Agri-Business Supplier and Potato Processor - You are a major supplier of agri-business chemicals. You run an integrated operation and supply fertilizer and pesticides and herbicides. You also are a major potato processor. You try your best to optimize your business by linking all aspects of what you do with your customer/suppliers. As a service to your customers you run a crop scouting operation that has in effect replaced the more traditional government extension service. The crop scouting business and your contract potato buying provides you with the most comprehensive and accurate pool of information of what is really going on with specific farmers and the potato industry. You supply major fry consumers such as McDonalds and Wendy’s. These global contracts are very competitive. You have to meet strict quality and price conditions. These contracts are globally tendered requiring you to push back on your costs and to reach for the largest economies of scale possible. Only two varieties really work in your system, the Russet Burbank and the Shepody. The Russet has an exceptionally long growing season exposing the potato to the maximum disease and pest risk and hence to the maximum requirement to protect the crop from pests and disease. The requirement to harvest all the crop at the end of October also exposes the grower to weather risk. The crop has to come out. This requirement drives a heavy capital expenditure in equipment. Your contract with the growers is designed to drive frying quality. The full price of the contract is only available to growers who meet size and quality specifications. The grower will only get the full price if everything goes right for him. Because PEI growers can only average 250-350 cwt per care, you are starting to look at other areas, such as Manitoba, where there is more yield to draw from. Your corporate headquarters are in Atlantic Canada but you have processing operations all over the world. You have a global perspective.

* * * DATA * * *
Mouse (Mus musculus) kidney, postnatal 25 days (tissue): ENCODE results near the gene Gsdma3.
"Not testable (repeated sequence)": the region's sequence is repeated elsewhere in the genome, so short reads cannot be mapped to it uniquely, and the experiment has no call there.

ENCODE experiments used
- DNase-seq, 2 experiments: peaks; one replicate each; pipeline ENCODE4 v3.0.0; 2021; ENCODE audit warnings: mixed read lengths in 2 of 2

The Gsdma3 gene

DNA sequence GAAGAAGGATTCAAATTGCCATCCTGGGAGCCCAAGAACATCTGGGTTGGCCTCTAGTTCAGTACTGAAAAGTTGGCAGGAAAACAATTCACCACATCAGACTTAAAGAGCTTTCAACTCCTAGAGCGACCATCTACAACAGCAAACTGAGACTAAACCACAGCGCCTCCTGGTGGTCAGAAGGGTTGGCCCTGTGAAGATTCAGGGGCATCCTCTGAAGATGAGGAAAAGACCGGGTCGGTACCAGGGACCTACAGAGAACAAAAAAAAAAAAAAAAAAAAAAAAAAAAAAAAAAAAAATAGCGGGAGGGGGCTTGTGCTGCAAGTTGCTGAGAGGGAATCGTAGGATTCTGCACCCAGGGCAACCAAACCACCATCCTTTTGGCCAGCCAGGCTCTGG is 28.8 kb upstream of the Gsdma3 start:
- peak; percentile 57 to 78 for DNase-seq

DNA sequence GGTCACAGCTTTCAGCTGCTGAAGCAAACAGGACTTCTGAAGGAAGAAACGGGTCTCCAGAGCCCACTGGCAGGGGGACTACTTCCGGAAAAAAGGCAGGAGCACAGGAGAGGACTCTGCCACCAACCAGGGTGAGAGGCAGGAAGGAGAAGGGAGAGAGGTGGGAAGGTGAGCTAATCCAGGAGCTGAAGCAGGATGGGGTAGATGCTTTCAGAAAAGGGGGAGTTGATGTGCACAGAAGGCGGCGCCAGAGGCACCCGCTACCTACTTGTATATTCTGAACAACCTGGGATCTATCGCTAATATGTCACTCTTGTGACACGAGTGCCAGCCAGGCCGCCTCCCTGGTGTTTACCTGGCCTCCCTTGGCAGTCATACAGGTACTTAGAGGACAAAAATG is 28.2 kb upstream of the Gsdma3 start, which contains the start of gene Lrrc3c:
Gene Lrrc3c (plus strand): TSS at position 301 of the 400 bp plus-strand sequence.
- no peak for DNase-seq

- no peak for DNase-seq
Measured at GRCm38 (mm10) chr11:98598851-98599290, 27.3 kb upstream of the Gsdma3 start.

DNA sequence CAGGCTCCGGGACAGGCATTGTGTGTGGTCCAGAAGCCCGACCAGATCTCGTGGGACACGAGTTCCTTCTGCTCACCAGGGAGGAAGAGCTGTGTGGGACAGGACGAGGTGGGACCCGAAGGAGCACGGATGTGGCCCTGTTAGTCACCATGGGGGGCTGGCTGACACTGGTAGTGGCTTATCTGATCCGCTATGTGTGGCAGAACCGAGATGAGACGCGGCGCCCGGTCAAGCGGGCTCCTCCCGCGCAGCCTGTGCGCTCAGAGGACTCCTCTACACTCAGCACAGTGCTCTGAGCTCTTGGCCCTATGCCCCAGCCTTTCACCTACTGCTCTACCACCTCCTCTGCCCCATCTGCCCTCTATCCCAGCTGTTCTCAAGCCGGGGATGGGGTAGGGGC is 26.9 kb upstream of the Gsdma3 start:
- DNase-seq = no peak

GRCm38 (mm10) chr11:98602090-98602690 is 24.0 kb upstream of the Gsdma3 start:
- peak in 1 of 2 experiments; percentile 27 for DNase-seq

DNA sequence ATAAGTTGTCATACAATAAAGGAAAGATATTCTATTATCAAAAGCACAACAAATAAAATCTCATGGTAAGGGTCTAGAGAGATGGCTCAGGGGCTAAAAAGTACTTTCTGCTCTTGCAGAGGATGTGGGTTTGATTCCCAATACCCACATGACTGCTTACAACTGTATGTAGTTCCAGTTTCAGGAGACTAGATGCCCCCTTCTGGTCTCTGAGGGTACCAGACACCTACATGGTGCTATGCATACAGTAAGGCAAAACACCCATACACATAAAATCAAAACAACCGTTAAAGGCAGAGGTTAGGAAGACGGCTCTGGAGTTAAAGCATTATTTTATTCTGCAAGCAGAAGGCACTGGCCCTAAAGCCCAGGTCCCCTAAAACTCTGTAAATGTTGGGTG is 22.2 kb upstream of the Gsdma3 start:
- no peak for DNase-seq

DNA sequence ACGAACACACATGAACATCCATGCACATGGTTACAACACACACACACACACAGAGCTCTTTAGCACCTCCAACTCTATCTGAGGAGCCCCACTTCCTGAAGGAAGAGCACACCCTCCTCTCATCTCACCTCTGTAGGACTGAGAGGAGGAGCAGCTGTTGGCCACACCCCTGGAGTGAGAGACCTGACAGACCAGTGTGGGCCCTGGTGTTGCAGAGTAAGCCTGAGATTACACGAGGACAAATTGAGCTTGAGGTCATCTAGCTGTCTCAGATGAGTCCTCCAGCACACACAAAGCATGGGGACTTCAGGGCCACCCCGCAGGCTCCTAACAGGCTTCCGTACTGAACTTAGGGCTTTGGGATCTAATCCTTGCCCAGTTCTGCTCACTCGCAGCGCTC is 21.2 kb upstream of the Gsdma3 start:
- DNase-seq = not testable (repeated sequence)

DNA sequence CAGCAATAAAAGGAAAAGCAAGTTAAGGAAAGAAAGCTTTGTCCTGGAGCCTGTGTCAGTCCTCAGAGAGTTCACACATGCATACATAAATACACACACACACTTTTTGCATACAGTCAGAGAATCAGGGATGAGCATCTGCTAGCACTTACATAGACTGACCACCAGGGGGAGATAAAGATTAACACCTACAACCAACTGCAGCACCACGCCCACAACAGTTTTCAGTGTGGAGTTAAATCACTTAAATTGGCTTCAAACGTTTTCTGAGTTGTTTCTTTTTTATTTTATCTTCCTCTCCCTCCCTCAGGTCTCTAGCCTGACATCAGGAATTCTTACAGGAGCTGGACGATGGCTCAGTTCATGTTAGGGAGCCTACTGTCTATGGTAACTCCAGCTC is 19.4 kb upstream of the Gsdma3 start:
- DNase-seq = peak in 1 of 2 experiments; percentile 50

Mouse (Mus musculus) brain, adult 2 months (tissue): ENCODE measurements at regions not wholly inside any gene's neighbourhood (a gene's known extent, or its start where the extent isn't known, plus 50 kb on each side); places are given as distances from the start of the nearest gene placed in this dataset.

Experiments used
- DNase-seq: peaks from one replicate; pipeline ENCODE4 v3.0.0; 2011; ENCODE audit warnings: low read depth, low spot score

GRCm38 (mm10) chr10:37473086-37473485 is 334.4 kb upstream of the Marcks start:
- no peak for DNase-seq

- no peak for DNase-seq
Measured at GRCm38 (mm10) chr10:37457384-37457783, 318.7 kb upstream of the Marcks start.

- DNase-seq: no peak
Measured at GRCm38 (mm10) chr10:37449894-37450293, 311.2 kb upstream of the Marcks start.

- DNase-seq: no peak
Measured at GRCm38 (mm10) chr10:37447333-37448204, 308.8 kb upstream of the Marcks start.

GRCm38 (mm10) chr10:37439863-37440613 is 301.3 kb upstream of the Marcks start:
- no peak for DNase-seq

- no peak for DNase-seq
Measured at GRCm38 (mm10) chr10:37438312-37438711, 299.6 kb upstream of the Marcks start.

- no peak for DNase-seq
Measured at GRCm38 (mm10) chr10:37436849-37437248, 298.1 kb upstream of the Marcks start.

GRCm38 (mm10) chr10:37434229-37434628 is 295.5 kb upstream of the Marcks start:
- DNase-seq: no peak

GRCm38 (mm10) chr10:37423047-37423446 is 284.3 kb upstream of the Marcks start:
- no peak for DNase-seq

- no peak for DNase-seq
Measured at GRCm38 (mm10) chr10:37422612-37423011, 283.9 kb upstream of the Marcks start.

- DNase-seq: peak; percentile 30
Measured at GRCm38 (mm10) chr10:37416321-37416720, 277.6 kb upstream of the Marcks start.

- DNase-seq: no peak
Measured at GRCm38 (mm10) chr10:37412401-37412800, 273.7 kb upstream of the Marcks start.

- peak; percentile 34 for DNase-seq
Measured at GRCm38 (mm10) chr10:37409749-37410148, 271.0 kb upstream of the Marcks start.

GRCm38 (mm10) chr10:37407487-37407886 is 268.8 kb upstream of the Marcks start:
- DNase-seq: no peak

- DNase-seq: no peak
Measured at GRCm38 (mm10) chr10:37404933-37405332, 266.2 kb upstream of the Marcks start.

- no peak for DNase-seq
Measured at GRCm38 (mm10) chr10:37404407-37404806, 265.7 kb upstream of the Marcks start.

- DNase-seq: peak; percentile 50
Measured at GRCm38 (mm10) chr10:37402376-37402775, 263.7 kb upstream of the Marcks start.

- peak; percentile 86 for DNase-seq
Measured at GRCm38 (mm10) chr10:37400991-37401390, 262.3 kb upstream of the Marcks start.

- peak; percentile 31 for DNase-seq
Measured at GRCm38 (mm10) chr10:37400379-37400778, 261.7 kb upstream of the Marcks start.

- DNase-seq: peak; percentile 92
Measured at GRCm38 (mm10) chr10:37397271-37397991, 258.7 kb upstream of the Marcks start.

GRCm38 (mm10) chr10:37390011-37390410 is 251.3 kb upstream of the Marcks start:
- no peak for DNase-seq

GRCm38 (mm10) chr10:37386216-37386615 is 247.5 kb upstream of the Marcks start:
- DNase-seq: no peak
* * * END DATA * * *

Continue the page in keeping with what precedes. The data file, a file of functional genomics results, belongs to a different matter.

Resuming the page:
Agri-equipment supplier - You are the main local dealer for a global farm equipment dealer. Yours is the world’s leading brand and is the standard for excellence. Farmers are proud to own your equipment. Many of your tractors cost over $200,000. In spite of a series of difficult market years for potatoes, sales have been good because it is increasingly important for growers to have the power and scale of equipment that will put the crop in and dig it out in ever shorter weather windows. The relative cost of your equipment has outpaced the relative value of the crop by a multiple over the last 20 years. Only leasing and innovative financing has enabled farmers to continue to invest in your equipment. You rely a great deal on re selling lease backs to the US where second hand prices are higher.